MS needs to keep in mind the same point I make above—the Gamerscore isn’t actually worth anything. They lose nothing by allowing people to get points in non-ranked competitive matches. I hate playing ranked GoW, which means I have to give up almost half the achievement points the game offers.
This coming from the same guy who once wrote:
“It?s an amazing return to the earliest days of videogaming, when earning the most points and getting your three-letter initials (or maybe just ?ASS?) at the top of the Space Invaders arcade machine was the only worthwhile goal in life.”
Me thinks one may have spied my Gamerscore – which has risen by 2,000 points in the one month I’ve owned the 360 – and suddenly decided that in fact, Achievement Points suck – but only when you do not wield the highest. Mwa Ha Ha Ha. Kneel before your master!!! (Oh, and remember, I’m the 34 year old dude with a house and two kids who doesn’t get on XBL most days until 10-ish and punches out by midnight – so the reason for my rise can’t be tied to excessive amounts of Gaming. I’m just that good, baby!!! Hail to the King.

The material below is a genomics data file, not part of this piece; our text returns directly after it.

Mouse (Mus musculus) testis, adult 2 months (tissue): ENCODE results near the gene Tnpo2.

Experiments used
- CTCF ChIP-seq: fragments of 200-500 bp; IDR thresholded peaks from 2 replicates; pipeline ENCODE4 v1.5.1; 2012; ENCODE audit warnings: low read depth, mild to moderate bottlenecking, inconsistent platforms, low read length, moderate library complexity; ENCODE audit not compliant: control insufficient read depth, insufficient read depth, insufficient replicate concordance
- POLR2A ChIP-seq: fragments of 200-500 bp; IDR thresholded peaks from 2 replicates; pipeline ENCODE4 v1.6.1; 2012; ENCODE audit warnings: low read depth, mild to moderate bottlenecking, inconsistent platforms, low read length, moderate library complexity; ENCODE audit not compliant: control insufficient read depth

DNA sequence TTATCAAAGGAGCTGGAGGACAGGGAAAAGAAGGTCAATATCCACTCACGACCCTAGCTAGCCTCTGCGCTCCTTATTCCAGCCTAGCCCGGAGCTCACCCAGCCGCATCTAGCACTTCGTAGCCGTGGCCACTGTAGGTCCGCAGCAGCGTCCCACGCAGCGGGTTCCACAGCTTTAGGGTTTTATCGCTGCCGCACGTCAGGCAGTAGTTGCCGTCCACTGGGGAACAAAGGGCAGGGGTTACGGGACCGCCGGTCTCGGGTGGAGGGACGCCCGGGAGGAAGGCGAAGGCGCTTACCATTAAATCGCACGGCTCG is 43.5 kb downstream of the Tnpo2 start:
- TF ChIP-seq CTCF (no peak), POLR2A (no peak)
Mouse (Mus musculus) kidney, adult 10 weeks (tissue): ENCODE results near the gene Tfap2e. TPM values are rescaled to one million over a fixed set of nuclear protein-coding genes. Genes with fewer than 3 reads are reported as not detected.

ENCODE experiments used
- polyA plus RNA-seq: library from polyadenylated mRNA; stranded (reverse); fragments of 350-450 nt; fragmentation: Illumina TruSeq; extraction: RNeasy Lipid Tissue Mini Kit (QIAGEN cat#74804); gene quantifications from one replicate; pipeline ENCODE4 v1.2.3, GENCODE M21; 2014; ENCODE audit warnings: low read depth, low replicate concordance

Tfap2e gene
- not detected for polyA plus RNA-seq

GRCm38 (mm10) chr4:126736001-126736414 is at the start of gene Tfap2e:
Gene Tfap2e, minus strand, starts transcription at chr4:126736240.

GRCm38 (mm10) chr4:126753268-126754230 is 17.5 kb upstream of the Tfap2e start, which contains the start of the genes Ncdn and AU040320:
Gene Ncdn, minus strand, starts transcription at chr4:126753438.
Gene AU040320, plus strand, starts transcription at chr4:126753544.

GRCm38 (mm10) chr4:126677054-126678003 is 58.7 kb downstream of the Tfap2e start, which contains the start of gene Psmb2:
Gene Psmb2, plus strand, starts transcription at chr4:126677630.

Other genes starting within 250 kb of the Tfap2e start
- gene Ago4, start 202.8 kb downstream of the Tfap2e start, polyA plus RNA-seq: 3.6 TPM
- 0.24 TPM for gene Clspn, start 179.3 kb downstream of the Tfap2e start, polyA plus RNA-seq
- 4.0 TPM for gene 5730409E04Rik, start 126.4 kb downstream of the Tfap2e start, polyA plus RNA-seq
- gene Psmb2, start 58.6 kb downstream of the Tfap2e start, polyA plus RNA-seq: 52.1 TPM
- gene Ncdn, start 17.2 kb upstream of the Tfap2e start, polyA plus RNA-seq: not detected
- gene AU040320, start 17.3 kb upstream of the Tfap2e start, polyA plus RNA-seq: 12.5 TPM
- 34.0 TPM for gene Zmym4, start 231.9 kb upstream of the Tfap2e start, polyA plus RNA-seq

Truth be told, you do raise some good points. The multiplayer Achievements can be a bitch to attain and they only serve to degrade the online experience as all sense of teamwork is thrown out the window in favor of the numerous renegades who are working on their Achievements. Granted it’s a dual-edged sword – if MS opened the Achievements to non-ranked matches than suddenly the flood gates are opened to cheaters who can just staff a room with a bunch of buddies, whack them 100 times, then allow another buddy the chance to do the same – rinse and repeat. BTW Those guys with 100,000 points most likely have cheated on numerous games (Host a Ranked Game with Only Friends Invited and then do exactly what I detailed above) as well as rented a number of the games that give you easy Achievements (you can score the full 1,000 just by playing through the short 8-hour campaigns of TMNT and King Kong).
While I don’t care so much to attain every Achievement or wield a higher Gamerscore than everyone else (including my frieds – despite the hyperbole above), I do get a great feeling seeing my personal score rise and I do feel the Achievements lend longevity to so many solo campaigns as they coerce me to seek out every little secret and play through the games numerous times. By that notion, I am getting a little more bang for my buck.